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Implementing the Friedman Rule by a Government Loan Program: An Overlapping Generations Model

  • Benjamin Eden

    ()

    (Department of Economics, Vanderbilt University)

The welfare gains from adopting a zero nominal interest policy depend on the implementation details. Here I argue that implementing the Friedman rule by a government loan program may be better than implementing it by collecting taxes, even when lump sum taxes are possible. The government loan program will crowd out lending and borrowing and other money substitutes. Since money can be costlessly created the resources spent on creating money substitutes are a "social waste". Moving from an economy with strictly positive nominal interest rate to an economy with zero nominal interest rate will increase consumption by the amount of resources spent on lending and borrowing. But in general welfare will increase by more than that because consumption smoothing is better under zero nominal interest rate.

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File URL: http://www.accessecon.com/pubs/VUECON/vu08-w04.pdf
File Function: First version, 2008
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Paper provided by Vanderbilt University Department of Economics in its series Vanderbilt University Department of Economics Working Papers with number 0804.

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Date of creation: Jan 2008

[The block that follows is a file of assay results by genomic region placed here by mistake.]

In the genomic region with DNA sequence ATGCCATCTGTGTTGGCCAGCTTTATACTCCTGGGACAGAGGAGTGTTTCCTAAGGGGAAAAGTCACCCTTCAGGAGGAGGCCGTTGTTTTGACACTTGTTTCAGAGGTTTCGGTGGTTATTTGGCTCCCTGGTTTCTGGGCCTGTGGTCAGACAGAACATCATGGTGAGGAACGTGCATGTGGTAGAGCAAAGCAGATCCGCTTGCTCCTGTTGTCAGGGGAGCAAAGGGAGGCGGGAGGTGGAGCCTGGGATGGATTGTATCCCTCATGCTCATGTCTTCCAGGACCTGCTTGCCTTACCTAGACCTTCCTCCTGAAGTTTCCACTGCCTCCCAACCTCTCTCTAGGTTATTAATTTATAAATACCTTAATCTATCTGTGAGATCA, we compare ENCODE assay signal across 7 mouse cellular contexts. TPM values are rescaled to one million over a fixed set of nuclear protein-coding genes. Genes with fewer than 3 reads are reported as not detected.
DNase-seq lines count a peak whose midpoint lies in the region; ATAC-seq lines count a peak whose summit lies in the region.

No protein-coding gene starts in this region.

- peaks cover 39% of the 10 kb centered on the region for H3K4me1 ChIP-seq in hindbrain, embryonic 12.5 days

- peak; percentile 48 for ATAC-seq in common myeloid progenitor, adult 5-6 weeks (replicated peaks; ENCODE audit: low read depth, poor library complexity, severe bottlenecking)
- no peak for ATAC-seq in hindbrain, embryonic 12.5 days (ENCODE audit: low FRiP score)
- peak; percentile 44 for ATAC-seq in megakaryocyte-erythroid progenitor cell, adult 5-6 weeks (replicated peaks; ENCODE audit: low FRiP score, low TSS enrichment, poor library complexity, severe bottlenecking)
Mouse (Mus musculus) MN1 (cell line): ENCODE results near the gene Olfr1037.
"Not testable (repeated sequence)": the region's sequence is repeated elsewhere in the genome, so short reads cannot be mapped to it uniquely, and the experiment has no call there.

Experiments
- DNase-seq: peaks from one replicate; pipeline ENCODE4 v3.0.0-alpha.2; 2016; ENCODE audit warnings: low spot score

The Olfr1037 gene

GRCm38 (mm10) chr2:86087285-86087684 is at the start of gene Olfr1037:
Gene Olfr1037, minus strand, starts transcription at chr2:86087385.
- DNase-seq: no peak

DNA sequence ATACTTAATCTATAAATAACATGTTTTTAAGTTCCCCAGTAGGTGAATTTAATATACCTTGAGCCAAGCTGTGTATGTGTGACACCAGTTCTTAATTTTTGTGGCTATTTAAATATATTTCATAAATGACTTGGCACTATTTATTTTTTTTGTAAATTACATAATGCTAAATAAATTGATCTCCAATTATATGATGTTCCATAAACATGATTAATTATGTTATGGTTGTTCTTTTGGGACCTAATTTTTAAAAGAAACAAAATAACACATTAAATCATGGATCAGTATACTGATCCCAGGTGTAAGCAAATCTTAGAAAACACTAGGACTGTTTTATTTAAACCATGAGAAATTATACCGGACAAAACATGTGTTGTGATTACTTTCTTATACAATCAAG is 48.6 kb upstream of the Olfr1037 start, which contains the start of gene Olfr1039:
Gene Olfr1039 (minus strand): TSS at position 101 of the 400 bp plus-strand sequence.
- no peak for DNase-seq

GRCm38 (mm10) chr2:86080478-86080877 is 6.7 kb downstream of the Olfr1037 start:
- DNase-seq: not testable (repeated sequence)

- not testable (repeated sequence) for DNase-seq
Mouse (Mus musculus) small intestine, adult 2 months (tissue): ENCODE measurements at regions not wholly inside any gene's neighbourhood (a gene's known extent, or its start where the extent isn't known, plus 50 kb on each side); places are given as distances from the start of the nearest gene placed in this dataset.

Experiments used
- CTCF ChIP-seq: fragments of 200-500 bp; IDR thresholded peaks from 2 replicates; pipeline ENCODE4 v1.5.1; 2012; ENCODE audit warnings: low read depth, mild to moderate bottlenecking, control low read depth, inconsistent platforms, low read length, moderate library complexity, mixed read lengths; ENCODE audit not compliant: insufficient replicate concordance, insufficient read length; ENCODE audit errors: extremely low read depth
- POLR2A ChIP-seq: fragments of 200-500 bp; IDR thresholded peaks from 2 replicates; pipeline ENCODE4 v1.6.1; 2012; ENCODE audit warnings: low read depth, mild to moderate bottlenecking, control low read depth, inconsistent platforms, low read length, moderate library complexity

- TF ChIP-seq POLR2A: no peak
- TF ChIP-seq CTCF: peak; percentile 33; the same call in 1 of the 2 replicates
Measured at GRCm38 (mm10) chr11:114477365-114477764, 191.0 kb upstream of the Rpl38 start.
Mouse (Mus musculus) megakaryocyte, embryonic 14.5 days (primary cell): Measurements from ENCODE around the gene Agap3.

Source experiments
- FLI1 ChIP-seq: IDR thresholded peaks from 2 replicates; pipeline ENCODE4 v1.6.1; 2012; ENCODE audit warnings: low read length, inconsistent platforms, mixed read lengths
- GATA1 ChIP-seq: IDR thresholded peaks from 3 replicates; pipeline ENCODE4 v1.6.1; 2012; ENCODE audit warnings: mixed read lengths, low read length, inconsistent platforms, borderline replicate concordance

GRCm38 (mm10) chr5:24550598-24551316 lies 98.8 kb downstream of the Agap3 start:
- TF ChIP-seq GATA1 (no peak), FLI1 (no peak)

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Handle: RePEc:van:wpaper:0804
Contact details of provider: Web page: http://www.vanderbilt.edu/econ/wparchive/index.html

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  1. Chatterjee, S. & Corbae, D., 1990. "Endogenous Market Participation and the General Equelibrium Value of Money," Working Papers 90-30a, University of Iowa, Department of Economics.
  2. Fernando Alvarez & Andrew Atkeson & Patrick J. Kehoe, 2002. "Money, Interest Rates, and Exchange Rates with Endogenously Segmented Markets," Journal of Political Economy, University of Chicago Press, vol. 110(1), pages 73-112, February.
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  4. Jeffrey R. Campbell & Zvi Hercowitz, 2004. "The dynamics of work and debt," Working Paper Series WP-04-05, Federal Reserve Bank of Chicago.
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  6. Hardman Moore, John & Hart, Oliver, 1985. "Incomplete Contracts and Renegotiation," CEPR Discussion Papers 60, C.E.P.R. Discussion Papers.
  7. James Alt, 1983. "The evolution of tax structures," Public Choice, Springer, vol. 41(1), pages 181-222, January.
  8. Slemrod, Joel & Yitzhaki, Shlomo, 2002. "Tax avoidance, evasion, and administration," Handbook of Public Economics, in: A. J. Auerbach & M. Feldstein (ed.), Handbook of Public Economics, edition 1, volume 3, chapter 22, pages 1423-1470 Elsevier.
  9. Evans, David S & Jovanovic, Boyan, 1989. "An Estimated Model of Entrepreneurial Choice under Liquidity Constraints," Journal of Political Economy, University of Chicago Press, vol. 97(4), pages 808-27, August.
  10. Carlos E. da Costa & Iván Werning, 2008. "On the Optimality of the Friedman Rule with Heterogeneous Agents and Nonlinear Income Taxation," Journal of Political Economy, University of Chicago Press, vol. 116(1), pages 82-112, 02.
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